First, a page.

The building at the far end was also used for inspiration. Here is a closer look from the other end of the line...




These couple of buildings were scratch built from card, with additional details such as conduits and air conditioners/cooling towers. The conduits and junction boxes are made from lengths of Evergreen Syrne rod and strip of various diameters and thicknesses. The cooling units are from a Walthers kit.


Special attention was given to the size, shape and finish of these buildings, as well as door placement for rolling stock.






As you can see, the buildings are all low relief. I finished these buildings up with the roofs, doors, stairs, roller doors, roof top accessories, additional paint and weathering.


More to follow.


Cheers, Gary.



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Hi Prof Klyzlr,


If I was to model the soft joint, I would cut the rail slightly with a razor saw and install a small piece of styrene, fixed with CA. Once cured, simply file it to the rail profile. Another option would be to cut the rail slightly and add a small amount of solder. Again, once cured, sand/file to rail profile. :wink_mini:


Cheers, Gary.

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The next scratch build is a pair of tanks to receive the corn syrup. After viewing the silos on Alcan ManOne's layout, I requested some measurements and he told me his are 4 1/2" tall x 1 1/2" wide (diameter). With this in mind, I converted that to be around 40mm in diameter, so a run down to Bunnings I bought a length of 40mm diameter PVC pipe. This was cut on the drop saw to 4 1/2" or 115mm.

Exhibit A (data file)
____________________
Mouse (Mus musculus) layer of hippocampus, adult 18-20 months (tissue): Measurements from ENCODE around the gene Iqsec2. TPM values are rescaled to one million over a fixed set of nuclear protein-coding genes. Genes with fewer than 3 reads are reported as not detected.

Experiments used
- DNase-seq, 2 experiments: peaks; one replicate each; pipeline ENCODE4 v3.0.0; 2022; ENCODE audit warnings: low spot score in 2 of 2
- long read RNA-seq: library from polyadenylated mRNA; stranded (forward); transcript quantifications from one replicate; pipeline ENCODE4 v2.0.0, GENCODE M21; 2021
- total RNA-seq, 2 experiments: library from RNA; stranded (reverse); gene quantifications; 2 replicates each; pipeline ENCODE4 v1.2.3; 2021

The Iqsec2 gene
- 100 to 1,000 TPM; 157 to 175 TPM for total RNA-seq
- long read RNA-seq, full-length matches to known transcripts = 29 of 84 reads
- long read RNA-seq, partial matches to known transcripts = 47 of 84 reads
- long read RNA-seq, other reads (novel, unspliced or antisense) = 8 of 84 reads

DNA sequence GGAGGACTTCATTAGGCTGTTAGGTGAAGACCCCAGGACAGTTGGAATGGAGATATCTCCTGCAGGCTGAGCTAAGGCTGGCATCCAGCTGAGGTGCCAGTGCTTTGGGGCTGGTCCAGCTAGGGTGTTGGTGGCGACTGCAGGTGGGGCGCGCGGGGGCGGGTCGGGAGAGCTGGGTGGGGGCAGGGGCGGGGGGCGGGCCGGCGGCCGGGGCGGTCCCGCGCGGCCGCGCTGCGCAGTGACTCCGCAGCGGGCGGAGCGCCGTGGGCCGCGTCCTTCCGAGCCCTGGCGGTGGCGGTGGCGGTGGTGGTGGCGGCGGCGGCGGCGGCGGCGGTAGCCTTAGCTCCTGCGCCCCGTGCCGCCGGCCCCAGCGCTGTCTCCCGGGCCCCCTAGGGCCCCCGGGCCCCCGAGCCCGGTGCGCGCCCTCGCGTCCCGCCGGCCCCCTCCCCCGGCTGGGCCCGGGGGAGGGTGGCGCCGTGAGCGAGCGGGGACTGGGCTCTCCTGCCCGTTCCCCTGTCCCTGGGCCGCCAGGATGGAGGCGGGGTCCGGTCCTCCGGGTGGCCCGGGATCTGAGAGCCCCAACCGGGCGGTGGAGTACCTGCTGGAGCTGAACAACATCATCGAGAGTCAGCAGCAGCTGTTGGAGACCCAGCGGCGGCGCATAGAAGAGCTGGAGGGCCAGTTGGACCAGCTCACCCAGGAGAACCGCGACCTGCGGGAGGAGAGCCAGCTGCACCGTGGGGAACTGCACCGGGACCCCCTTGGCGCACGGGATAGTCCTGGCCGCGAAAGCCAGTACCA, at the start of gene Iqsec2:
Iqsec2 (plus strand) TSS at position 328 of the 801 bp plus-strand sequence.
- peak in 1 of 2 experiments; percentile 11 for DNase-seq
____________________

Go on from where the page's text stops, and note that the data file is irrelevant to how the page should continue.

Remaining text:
Looking at several photographs of the prototype and Walthers Cornerstone offering, I noted that there are four main bands of steel plate, forming the tank. I measured this up on the PVC pipe and marked it out. Vertical lines were drawn around the tank too. I measured the circumference and it was just a tad over 39 scale feet. The vertical lines were measured 13' apart.




In scale this worked out to be just a tad over 8', which allowed for the bands, or weld lines. I chose the finest Evergreen Styrene strip I had to replicate the bands, this being product #110.


I started gluing the strip on by applying a small amount of MEK to one point and fixing the strip on. This was allowed to cure before rolling the strip around, applying MEK as I went. When I got back to the start, I ran the strip parallel to the start and cut the length with a scalpel. This was then glued and held in position before I attempted to do the next three weld bands, two lower and one at the very top.

Once this had cured, the vertical strips were applied. Same technique, spot of glue at the top, allow to cure, trim above lower band and glue.




A piece of 30 thou styrene sheet was secured on top. This was trimmed around and sanded smooth. Both tanks were completed simultaneously.


A larger sheet of 30thou styrene was glued to the bottom of both silos as a scenic base. After this had dried, I raided my scratch building boxes and drawers (yes boxes and drawers, as I have a lot of scratch building supplies now) to find hand rails and caged ladders from previous models or from bits I picked up at exhibitions in the bargain bins.